OLYMPIA - A Cowlitz County man faces a first-degree felony charge after he collected almost $300,000 after he allegedly faked his injures after a logging accident in Shelton in 2007.

According to Washington’s Department of Labor and Industries, 52-year-old James Thomasson of Kalama was arraigned Tuesday, May 25 in Thurston County Superior Court.

Thomasson is accused of falsely claiming that his on-the-job injuries were so severe that he couldn’t work, enabling him to receive workers’ comp benefits for a long time.

A Washington State Department of Labor & Industries (L&I) investigation recorded and found video of Thomasson dancing, walking normally, and performing various physical activities – but limping near a medical clinic and at times when he thought he was being watched, according to charging documents.

L&I launched the investigation in 2019 after receiving an anonymous tip that Thomasson was misrepresenting his injuries and working as a beekeeper.

“Workers who fake or exaggerate the extent of their injury and receive money are cheating,” said Chris Bowe, assistant director of L&I’s Fraud Prevention and Labor Standards division. “When we receive tips from the public we will investigate."

“We greatly appreciate the public’s assistance in identifying people who are receiving money they’re not entitled to.”

Thomasson was injured while working as a logger in the fall of 2006. He was struck in the leg by a tree, suffering bruises and abrasions. A year later, he claimed he hurt his back while using a wedge to fell a tree in Shelton.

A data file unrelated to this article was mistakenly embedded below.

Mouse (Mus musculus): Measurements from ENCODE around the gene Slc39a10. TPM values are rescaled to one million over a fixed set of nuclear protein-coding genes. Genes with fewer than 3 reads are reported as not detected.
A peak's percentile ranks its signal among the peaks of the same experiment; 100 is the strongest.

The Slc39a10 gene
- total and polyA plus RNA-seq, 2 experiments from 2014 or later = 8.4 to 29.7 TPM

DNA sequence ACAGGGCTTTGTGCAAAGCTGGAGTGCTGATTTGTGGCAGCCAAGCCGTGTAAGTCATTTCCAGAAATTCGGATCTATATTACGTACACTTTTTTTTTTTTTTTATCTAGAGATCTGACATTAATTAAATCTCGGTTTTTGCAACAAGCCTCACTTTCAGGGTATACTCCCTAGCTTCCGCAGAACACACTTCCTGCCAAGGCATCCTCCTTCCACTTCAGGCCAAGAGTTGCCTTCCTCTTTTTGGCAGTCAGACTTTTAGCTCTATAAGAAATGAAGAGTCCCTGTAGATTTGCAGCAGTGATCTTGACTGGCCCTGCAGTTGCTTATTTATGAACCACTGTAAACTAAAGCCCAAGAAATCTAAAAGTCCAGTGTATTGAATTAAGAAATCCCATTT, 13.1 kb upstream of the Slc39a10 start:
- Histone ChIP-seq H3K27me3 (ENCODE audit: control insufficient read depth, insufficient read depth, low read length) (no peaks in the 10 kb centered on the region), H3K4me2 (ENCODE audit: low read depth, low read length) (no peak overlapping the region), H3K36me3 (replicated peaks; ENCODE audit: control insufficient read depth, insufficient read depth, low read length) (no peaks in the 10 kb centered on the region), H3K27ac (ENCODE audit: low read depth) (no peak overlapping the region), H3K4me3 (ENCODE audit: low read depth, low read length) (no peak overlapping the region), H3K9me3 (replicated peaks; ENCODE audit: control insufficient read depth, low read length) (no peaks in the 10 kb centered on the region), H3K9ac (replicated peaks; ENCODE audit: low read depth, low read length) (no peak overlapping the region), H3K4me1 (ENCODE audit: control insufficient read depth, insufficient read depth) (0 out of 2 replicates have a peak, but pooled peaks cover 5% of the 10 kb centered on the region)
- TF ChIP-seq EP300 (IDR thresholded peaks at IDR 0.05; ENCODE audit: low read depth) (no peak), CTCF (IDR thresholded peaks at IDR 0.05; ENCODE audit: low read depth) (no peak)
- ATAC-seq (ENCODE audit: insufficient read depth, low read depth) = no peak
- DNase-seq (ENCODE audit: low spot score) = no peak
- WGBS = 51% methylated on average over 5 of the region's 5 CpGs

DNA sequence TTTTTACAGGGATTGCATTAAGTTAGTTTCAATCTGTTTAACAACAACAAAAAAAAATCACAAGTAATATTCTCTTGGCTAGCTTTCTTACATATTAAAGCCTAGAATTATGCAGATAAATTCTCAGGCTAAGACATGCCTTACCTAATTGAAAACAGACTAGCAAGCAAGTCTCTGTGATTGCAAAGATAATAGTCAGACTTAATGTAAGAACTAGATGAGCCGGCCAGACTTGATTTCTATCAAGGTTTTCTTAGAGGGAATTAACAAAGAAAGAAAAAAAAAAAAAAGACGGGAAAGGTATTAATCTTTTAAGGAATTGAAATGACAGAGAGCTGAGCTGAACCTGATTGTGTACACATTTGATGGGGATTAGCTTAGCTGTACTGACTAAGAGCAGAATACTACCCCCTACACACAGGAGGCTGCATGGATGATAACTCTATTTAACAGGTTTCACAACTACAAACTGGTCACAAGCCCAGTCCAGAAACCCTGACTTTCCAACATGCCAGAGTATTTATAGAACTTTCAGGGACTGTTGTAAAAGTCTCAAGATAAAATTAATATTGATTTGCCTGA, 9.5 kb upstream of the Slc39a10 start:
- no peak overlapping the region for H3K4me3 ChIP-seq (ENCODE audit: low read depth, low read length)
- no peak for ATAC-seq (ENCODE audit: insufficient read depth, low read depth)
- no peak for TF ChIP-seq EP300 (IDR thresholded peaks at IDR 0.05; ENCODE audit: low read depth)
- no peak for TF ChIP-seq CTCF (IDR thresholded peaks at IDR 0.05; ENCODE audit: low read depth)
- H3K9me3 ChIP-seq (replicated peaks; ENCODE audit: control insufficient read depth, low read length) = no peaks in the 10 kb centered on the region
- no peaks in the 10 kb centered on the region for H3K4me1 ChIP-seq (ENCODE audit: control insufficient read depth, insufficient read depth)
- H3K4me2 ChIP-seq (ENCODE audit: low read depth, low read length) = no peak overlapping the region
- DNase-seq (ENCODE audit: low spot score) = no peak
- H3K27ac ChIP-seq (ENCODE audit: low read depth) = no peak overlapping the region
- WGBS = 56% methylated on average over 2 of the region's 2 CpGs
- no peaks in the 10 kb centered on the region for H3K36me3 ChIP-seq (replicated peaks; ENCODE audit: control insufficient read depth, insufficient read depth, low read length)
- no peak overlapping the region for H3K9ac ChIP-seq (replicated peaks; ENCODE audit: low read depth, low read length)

His medical provider told L&I that Thomasson could not work due to the workplace injuries. As a result, he was eligible to receive payments for part of his lost wages. In addition, Thomasson regularly submitted official forms stating he was unable to work because of the injuries, according to court papers.

He collected more than $249,000 in wage replacement payments and nearly $50,000 in vocational and medical benefits from March 2016 through January 2020, the period the charges cover.

In January 2020, an investigator showed the surveillance videos to Thomasson’s medical provider, an advanced registered nurse practitioner. After evaluating the videos, the provider determined Thomasson was intentionally misrepresenting his physical capabilities and had actually been able to work back in March 2016, court papers said.

The provider concluded that Thomasson had “engaged in well-executed intentional underperformance” of his abilities.

First-degree felony theft carries a maximum penalty of 10 years in prison and a $20,000 fine, plus restitution.